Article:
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The Weekend Neos Kosmos : 24 November 2018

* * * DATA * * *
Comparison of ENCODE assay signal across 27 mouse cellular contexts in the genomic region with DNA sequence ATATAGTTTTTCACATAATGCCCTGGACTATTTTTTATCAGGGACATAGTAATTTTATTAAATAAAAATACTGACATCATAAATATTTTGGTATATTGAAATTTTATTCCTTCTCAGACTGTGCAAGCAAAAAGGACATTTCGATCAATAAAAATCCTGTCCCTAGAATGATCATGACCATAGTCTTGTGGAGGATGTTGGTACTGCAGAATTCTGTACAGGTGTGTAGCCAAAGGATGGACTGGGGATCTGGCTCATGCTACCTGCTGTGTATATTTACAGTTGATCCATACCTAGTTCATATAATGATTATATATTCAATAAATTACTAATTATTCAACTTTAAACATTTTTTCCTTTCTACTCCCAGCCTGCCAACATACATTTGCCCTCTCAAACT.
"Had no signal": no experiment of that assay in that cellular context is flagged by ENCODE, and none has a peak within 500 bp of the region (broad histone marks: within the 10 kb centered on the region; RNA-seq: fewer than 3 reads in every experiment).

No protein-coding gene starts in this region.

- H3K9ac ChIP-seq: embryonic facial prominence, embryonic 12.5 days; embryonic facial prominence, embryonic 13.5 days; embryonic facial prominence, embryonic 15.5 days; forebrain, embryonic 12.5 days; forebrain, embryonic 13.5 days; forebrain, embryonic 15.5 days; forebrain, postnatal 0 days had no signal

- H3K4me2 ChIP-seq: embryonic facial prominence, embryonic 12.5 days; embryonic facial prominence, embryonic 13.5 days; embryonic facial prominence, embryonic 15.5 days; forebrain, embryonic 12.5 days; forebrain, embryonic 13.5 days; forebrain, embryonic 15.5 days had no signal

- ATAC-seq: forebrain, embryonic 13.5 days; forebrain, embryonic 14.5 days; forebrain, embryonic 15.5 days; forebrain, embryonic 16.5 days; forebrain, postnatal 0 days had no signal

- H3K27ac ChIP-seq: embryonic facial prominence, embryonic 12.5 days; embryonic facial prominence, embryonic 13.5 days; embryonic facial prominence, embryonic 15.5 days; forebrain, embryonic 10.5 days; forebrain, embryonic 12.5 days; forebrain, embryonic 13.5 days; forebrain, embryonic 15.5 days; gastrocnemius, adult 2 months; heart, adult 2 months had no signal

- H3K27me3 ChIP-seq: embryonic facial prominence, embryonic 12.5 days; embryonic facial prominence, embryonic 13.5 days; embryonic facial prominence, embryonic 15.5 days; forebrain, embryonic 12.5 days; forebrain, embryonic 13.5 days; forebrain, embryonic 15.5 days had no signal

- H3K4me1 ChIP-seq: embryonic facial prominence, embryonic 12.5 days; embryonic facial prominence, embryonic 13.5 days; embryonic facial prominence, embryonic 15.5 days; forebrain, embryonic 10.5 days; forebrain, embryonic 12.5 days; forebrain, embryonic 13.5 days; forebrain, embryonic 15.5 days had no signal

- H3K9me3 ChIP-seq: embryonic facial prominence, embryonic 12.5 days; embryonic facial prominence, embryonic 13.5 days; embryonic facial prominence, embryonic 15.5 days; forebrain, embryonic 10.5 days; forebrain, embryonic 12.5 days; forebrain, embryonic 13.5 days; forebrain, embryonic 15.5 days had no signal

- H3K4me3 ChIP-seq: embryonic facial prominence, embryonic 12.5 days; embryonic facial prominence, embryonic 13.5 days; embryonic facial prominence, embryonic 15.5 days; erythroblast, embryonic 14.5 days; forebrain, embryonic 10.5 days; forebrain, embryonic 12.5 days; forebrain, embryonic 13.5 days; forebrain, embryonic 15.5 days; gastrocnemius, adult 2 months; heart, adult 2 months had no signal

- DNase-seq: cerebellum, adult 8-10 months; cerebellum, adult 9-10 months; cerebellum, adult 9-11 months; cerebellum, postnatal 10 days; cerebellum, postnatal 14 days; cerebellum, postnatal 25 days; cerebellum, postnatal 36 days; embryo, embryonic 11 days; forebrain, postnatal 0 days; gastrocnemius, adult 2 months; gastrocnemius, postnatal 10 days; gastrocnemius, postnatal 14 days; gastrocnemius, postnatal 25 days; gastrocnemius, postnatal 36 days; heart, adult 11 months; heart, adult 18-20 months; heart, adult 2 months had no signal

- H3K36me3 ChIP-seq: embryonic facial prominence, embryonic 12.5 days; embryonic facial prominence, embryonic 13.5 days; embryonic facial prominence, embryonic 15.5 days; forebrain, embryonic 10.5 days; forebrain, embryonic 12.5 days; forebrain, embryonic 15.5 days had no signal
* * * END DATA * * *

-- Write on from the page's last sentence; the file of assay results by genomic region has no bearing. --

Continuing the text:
DIGITAL.NEOSKOSMOS.COM THE WEEKEND NEOS KOSMOS | SATURDAY 24 NOVEMBER 2018 19 BOOKS Koraly performing in ‘Poetic License’. she describes her complicated relationship to her roots. "I didn't really embrace that feeling, that I love Cyprus, until I was 17 and my parents took me on this trip and they just let me do whatever I wanted," she remembers. "I never got that when I was in Australia, there was always this fear of people out there and so many rules on how to behave. So Cyprus became a very special place to me. I continue to go every two years and want to go more often." In fact, Koraly was there recently, touring the island to launch her new book, with a fund from the Cypriot Ministry of Education. "It was really good," she says. "I always get quite a bit of attention in Cyprus, I get lot of validation and love and support." That is more than she can say about the Australian arts and letters scene. "It is a very complex and hard place," she says. "It is very hard to get acceptance in the wider Australian arts scene, there are a lot of stereotypes, and there is still a resistance for something different, especially when it comes to women from migrant cultures. There is a big push for diversity but Greek, Italian and Spanish women are left behind because we are kind of not seen as 'diverse' enough," she points out, stressing that most of the artistic output coming from the Greek community had to do with work created by men. "There is a big problem here," she says. Of course, Koraly is not one poetry and thought that I had to write in a more traditional way, that I had to follow all these rules set by the academics." That all changed when she went to RMIT and studied creative writing with the acclaimed poet and artist Ania Walwicz. "She was the one who told me that there are no rules," Her voice has changed within that period, but her main theme remains the same: the role of women in a male-dominated society and within a migrant culture. "There is a lot going on underneath, and although things have evolved, there is still work to be done when it comes to Papadopoulos on the bouzouki. "I've invited musicians and poets of migrant background to kind of interpret the metaphor of the book," she says. "Having it at the Greek I used to be very angry at my culture and my family, but now I kind of understand it more. I see that it was hard for our parents to come here and start a new life. When I go to Cyprus and see all that beauty, I think that they gave it all up, in order to have a better future for me. to shy away from a challenge. It has always been like that for her, from the start. When I ask her why she chose poetry as a means of expression she said that she did not. "Poetry choose me," she says. "I was always writing poetry but I never really thought I could go anywhere with it. I've been told that my poetry is not Koraly remembers. "That's what I learned and that's what I did." This approach is evident in Just give me the pills, which sees her playing with a lot of poetry formats. "It just happens, it's not something that I planned to do," she says, describing that the book contains poetry written over the span of 10 years. women empowerment. We need to be addressing these issues." At the moment, Koraly is getting ready for the Australian launch of Just Give Me The Pills on Sunday 2 December at an event featuring poets Amanda Anastasi, Angela Costi, Kylie Supski, Misbah Khokhar, Tariro Mavondo but also the veteran guitarist-vocalist Pascal Latra supported by Jacob community is important to me, because they have supported my work, despite being controversial and tricky, so I want to celebrate this work with the Greek community," she explains. "I talk about some things that may be offensive to Greek culture but it is important to bring things in the open and discuss if you want to see change." Activism aside, there is a deeper reason that she wanted to host the event at The Greek Centre. "I'm Greek Cypriot. That's who I am," she says. *Koraly Dimitriadis' book 'Just Give Me The Pills' is hitting bookshops nationally on Saturday 1 December and will be launched on Sunday 2 December at The Greek Centre (168 Lonsdale St, Melbourne, VIC). Doors open at 6.30 pm. For catering purposes please RSVP to info@outsidetheboxpress. com or respond to the Facebook event (https://www.facebook.com/ events/311739472972400/).
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